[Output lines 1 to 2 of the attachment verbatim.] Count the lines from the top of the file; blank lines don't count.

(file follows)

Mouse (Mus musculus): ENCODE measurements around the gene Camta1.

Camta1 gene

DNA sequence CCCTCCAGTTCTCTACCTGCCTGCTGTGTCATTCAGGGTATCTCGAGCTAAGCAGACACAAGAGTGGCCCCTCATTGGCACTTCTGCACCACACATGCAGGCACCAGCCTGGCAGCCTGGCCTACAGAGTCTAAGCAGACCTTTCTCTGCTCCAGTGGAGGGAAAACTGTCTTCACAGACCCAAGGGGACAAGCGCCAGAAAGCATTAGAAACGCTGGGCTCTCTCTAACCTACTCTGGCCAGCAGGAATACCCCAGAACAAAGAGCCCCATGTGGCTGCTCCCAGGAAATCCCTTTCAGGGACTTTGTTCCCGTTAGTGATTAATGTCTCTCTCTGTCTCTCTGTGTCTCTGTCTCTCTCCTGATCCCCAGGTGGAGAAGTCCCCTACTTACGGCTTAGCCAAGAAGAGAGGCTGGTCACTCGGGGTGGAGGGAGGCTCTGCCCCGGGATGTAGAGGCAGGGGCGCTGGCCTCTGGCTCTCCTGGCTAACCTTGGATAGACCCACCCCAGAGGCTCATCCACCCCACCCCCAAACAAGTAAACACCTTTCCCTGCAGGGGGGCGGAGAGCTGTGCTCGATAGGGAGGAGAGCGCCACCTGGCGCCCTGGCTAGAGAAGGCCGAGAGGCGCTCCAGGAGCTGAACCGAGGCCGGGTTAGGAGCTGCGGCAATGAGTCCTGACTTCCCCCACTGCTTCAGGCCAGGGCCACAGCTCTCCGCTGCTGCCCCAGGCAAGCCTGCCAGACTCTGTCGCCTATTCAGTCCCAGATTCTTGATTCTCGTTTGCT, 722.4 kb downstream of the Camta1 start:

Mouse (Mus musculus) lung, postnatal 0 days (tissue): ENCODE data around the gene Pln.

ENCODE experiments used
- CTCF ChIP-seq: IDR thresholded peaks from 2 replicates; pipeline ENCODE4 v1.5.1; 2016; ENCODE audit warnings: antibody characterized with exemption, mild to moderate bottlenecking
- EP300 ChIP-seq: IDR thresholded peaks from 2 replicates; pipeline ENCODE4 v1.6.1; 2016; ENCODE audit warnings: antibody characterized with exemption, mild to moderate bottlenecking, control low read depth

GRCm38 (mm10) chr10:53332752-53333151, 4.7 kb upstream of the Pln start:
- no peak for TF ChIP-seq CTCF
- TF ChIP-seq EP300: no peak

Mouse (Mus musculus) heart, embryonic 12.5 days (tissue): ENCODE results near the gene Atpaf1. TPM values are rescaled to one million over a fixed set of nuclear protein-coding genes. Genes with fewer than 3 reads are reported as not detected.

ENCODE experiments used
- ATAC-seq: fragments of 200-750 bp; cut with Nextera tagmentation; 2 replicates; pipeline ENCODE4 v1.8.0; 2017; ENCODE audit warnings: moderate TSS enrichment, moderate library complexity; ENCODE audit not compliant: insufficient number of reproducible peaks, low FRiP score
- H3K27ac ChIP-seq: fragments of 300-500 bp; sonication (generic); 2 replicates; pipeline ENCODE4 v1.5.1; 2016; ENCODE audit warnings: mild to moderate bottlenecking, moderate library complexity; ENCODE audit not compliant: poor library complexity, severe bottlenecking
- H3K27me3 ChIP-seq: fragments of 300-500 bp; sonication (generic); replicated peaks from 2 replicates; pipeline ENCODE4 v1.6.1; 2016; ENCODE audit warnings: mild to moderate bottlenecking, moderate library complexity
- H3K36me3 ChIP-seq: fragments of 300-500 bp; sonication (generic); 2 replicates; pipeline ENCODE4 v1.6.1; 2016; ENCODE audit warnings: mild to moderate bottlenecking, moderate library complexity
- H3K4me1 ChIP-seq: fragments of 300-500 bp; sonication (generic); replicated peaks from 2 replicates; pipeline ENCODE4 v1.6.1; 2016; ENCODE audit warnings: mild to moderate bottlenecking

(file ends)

Mouse (Mus musculus): ENCODE measurements around the gene Camta1.

Camta1 gene